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How to create an eight-course feast with Merlin Labron-Johnson

Creating an eight-course feast with Jon Jones and Merlin Labron-Johnson

by Great British Chefs 03 November 2016

We sat down with Michelin-starred chef Merlin Labron-Johnson to see how he helped to create an eight-course menu with M&S innovation chef Jon Jones that showcased the versatility of beef.

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Coming up with a dish to go on a menu at a Michelin-starred restaurant can happen in a flash, or it can take years to perfect. But to come up with eight perfectly balanced courses to be served to over forty people at the same time in just ten days is no mean feat. Especially when each course has to champion the same ingredient in different ways.

But that’s exactly what Merlin Labron-Johnson, head chef of the acclaimed Portland and Clipstone restaurants in London, was asked to do by Marks and Spencer. The event was called The Table, and over two evenings Merlin worked with M&S innovation chef Jon Jones to showcase the retailer’s beef. Everything from the canapés to the dessert needed to highlight the quality and versatility of beef, while Russ Jones from Condiment Junkie added a multi-sensory element to the evening.

‘We had about ten days to put the menu together,’ says Merlin. ‘Working with Jon was really great – we were both quite relaxed about everything and there was certainly no ego or competitiveness. I think we were both slightly relieved that we had someone to share the workload with!’

Marks and Spencer prides itself on its relationships with suppliers, which is why they wanted to put beef in the spotlight. Some of the farms that supply its shops have been doing so since the 1960s, and being able to trace each cut right back to the animal it came from is something the retailer is immensely proud of.

The Table 2016: a dining experience with M&S

Merlin’s own cooking style is well suited to this sort of focused menu – he’s a chef known for serving just one or two ingredients on the plate and making them the best they can be. But there were obvious challenges with creating a menu where beef features in every single course. ‘It was particularly tough coming up with the dessert and the cocktail,’ he explains, although Jon's Roast beef-washed whisky with heather honey and orange went down a storm, as did his Hazelnut beef shortbread with blackcurrant, miso and tahini.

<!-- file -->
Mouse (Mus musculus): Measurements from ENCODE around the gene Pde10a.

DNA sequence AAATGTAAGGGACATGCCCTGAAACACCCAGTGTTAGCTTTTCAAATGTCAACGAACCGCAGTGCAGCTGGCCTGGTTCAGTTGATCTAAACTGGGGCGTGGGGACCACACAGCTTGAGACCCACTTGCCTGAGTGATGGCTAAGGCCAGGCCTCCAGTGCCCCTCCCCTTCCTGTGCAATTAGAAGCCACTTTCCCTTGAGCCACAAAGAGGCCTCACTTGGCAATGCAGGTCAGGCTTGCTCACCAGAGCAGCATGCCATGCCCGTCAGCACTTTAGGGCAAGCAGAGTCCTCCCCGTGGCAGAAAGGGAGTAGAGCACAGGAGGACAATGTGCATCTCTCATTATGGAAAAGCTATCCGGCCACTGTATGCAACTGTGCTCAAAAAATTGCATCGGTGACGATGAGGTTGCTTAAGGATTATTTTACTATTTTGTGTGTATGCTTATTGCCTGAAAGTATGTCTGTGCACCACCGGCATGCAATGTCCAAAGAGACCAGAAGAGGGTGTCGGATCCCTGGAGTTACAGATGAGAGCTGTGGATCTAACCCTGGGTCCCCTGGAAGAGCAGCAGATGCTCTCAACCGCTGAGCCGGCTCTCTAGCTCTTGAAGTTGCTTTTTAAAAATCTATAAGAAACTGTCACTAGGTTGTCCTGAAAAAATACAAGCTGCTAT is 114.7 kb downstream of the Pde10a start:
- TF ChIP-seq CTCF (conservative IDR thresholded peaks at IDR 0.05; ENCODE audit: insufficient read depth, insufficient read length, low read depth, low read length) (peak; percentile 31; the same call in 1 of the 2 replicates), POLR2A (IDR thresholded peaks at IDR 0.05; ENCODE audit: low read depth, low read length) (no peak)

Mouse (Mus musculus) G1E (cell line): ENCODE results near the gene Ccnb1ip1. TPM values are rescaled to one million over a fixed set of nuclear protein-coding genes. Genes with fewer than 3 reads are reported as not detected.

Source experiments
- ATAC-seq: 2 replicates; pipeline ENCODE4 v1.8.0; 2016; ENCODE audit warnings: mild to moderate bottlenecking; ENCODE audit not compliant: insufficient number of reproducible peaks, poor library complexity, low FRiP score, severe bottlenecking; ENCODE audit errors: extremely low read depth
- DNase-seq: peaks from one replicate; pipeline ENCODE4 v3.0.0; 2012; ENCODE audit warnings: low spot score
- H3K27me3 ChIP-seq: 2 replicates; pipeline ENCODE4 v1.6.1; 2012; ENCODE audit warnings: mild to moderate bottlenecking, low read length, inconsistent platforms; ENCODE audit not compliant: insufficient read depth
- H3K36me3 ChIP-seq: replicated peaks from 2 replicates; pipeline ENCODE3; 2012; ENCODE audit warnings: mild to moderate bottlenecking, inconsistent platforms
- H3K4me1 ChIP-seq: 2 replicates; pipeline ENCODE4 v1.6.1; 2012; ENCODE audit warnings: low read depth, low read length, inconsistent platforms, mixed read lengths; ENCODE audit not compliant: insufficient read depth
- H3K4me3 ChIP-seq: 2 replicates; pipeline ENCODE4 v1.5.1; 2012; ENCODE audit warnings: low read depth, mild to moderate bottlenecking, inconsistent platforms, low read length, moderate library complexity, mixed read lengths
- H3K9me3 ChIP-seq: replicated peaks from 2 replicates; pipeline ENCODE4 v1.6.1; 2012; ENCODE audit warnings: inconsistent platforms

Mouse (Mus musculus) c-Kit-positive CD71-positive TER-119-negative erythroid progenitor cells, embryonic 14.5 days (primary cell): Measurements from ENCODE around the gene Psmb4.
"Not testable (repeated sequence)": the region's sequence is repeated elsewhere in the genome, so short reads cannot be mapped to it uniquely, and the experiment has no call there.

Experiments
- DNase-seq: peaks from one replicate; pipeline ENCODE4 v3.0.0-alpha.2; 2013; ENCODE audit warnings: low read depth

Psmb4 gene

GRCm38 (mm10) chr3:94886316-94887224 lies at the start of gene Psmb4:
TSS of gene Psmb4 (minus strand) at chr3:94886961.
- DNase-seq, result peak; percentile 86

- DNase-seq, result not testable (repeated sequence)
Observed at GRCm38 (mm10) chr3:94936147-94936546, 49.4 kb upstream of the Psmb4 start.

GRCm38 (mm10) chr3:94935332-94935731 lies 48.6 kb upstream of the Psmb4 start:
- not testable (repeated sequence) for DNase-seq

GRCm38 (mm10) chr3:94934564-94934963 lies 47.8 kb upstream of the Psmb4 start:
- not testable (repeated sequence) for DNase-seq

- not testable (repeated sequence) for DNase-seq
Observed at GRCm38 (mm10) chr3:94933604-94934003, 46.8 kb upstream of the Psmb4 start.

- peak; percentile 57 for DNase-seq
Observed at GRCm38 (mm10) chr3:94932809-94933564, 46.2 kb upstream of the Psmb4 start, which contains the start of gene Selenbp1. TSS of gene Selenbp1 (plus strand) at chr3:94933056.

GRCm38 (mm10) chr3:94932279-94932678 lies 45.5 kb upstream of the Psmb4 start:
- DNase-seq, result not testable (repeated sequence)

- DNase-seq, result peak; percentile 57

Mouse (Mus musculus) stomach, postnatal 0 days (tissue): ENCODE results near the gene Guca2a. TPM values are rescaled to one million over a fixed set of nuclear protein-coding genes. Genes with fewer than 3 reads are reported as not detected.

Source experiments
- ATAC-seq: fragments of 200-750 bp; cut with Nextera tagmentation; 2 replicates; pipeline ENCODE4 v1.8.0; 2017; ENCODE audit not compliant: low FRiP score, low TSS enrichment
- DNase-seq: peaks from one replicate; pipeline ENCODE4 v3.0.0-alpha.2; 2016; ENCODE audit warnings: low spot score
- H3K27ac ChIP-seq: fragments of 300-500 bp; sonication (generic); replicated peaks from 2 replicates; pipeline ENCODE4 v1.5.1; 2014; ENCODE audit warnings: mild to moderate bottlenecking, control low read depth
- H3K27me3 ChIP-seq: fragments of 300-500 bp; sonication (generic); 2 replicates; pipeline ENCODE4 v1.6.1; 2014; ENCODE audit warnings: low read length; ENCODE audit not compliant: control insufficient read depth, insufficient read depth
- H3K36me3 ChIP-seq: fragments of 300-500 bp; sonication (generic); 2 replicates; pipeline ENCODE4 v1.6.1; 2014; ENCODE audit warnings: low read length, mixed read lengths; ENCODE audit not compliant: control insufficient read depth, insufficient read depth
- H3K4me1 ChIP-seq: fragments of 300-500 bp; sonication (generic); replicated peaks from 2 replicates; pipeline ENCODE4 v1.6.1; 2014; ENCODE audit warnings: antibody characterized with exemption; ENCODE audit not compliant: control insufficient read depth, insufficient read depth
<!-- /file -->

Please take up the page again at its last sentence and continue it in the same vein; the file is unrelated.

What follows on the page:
‘The second most complicated aspect was making sure the menu was balanced, so people didn’t feel like they were overdosing on one ingredient,’ adds Merlin. ‘There was always a risk of the menu becoming too beefy, something that’s normally associated with being quite bold, heavy and rich. We tried to put beef in the background role, using it almost like a garnish.’

It was this angle that led to one of the most memorable dishes of the event – Charred sweetheart cabbage with smoked hollandaise and dried ox heart. ‘We treated the cabbage as a piece of meat by roasting it and seasoning it with lots of heavy flavours like soy sauce, which gave it a strong umami, beefy taste,’ says Merlin. ‘You have béarnaise sauce with a steak, so I served a smoked hollandaise on the side, and finally I grated the salted and dried ox heart over the top instead of using salt which both seasoned it and added a beefier flavour.’

 
Merlin
Merlin's cooking style has always championed one or two ingredients on the plate
Merlin and Jon
For The Table, he worked with M&S innovation chef Jon Jones to create the eight beefy courses
Spending a little more money on beef will make all the difference and allows you to pair it with more interesting ingredients.

Merlin Labron-Johnson

Another way Merlin and Jon ensured diners didn’t suffer from beef fatigue was by counteracting the heavy, fattier flavours with sharp, bitter or lighter ingredients – one of Merlin's favourite ways to cook. Fermenting and preserving plays a huge part in his menus at Portland and Clipstone – almost every dish has something pickled in it. ‘You can’t have too many fatty, rich or heavy ingredients when you’re serving a large menu, so I’ll always add lots more acidity or bitterness to counteract it,’ he says. ‘A good example is the Aged rump cap, burnt aubergine and smoked beetroot course we served. The beetroot sauce was quite heavy so I used Cabernet Sauvignon vinegar to cut through it; the beets were very smoky so I dressed them with vinegar and olive oil and the burnt aubergine purée contained lots of lemon and yoghurt.’

These are certainly thought through and complex techniques that a chef has to get just right if they’re going to work. While many of the ideas were inspired by what Merlin already serves at the restaurant, he had to adapt them for such a large event. ‘I actually simplified quite a lot of things because there were so many people to serve at one time and I had no idea what sort of kitchen I’d be cooking in or who would be in there with me. I was certainly nervous on the first night but I did enjoy myself and learnt a lot from it.’

Despite all the challenges, however, Merlin and Jon pulled it off and the two evenings were a roaring success. Beef will always be a popular meat, but it's sometimes passed over in favour of more unusual produce when we're looking to impress. In hosting The Table, M&S showed that beef doesn't have to mean steak or a Sunday roast, provided the cut you're working with is the best quality you can afford. 'Spending a little more money on beef will make all the difference,' says Merlin, 'and allows you to pair it with more interesting ingredients.'

 
 

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